Most smokers plan to quit the habit

People urged to get support from Quit service
  • Deborah Condon

Almost 80% of people who smoke intend to quit the habit, a recent survey has found.

According to the survey carried out by the HSE Quit service, 79% of smokers intend to quit, however 5% of previous smokers began smoking again in 2020 as a result of COVID-19.

Around 40% of smokers who intend to quit have set a goal to stop smoking for 28 days. People who stop smoking for 28 days are five times more likely to quit the habit for good.

"Most people who smoke want to quit, but for many the idea of quitting can seem impossible. We know that smoking isn't just an unhealthy habit that you need to break. There are the physical cravings for nicotine, the psychological dependence and the emotional dependence, which all need to be worked on when quitting," explained Martina Blake, national lead of the HSE's Tobacco Free Ireland Programme.

She urged people who want to quit to avail of the HSE's Quit service, which provides practical resources and supports to those who want to stop smoking.

"This has been a difficult year for all of us and it is not surprising that some people have used smoking as a way of managing stress or boredom. We want to let people know that the Quit service can help you plan for quitting and suggest ways to help you cope with difficult periods in your life without smoking," Ms Blake said.

Dr Paul Kavanagh, a public health medicine specialist with the HSE, emphasised that smoking is "incredibly harmful".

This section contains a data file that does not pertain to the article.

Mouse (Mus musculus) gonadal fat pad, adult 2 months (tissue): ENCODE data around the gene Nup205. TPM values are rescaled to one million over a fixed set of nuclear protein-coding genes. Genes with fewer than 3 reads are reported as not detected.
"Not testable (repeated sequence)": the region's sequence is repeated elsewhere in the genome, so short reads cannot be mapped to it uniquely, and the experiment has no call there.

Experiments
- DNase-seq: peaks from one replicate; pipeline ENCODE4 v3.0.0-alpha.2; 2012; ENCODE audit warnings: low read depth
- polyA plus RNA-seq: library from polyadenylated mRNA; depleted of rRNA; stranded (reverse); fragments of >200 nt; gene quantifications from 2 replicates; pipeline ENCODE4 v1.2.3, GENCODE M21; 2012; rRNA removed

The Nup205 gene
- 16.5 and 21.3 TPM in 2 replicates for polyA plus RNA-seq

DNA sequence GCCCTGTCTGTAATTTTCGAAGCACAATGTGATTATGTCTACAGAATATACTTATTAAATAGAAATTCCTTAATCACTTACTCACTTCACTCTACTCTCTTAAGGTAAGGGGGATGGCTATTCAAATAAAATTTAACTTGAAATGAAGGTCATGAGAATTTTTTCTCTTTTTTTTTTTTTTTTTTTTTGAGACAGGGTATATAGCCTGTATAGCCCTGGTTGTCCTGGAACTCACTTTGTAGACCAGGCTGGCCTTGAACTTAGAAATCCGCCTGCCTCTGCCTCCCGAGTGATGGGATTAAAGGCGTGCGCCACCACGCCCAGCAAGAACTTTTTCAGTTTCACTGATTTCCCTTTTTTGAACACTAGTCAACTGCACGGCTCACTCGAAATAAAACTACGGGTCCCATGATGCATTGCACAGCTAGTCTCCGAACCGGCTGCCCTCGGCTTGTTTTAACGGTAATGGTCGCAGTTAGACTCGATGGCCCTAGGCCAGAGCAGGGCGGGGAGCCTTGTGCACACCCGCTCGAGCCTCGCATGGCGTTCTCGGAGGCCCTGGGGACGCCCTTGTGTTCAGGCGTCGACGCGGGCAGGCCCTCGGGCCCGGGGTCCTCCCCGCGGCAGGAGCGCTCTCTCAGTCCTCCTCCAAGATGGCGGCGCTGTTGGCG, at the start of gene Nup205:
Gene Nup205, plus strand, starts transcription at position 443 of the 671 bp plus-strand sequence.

"One in two smokers will die from a tobacco-related disease and a smoker can expect to lose, on average, about 10 years of life due to smoking. Stopping smoking is the single most important thing you can do for your health, for your future and for your loved ones," he commented.

He noted that because smoking is an addiction, it is often associated with, and reinforced by, routine activities, people and situations, for example, when socialising with certain friends, at the end of a meal, or when drinking tea/coffee/alcohol.

"The good news is that quitting smoking helps build up your natural resistance to all types of infections including COVID-19. When you stop, the natural hairs in your airways (cilia) begin to work again. Within one to two days, the oxygen levels in your body will improve. Your blood pressure and pulse reduces, which in turn decreases the overall stress on your body," Dr Kavanagh explained.

With the help of the Quit service, Sandra Whelan stopped smoking seven weeks ago, after smoking for 40 years. She said that the service provides her with a "fabulous support structure".

"I would advise any one even contemplating packing in the cigs to give it a chance. Yes I still miss a smoke, but I feel so much better and have a huge sense of achievement to boot.

"I would encourage people who smoke to first make the decision that you want to quit, have that first conversation with the Quit team and they will help you. The support is there and it's so important, but you have to be ready in your head," she noted.

The Quit service offers a number of supports and resources, including a free Quit Kit to help people prepare to stop smoking, a helpline (1800 201 203), weekly phone support from a stop smoking advisor and an online personalised quit plan.

For more information on the Quit service, click here.

 


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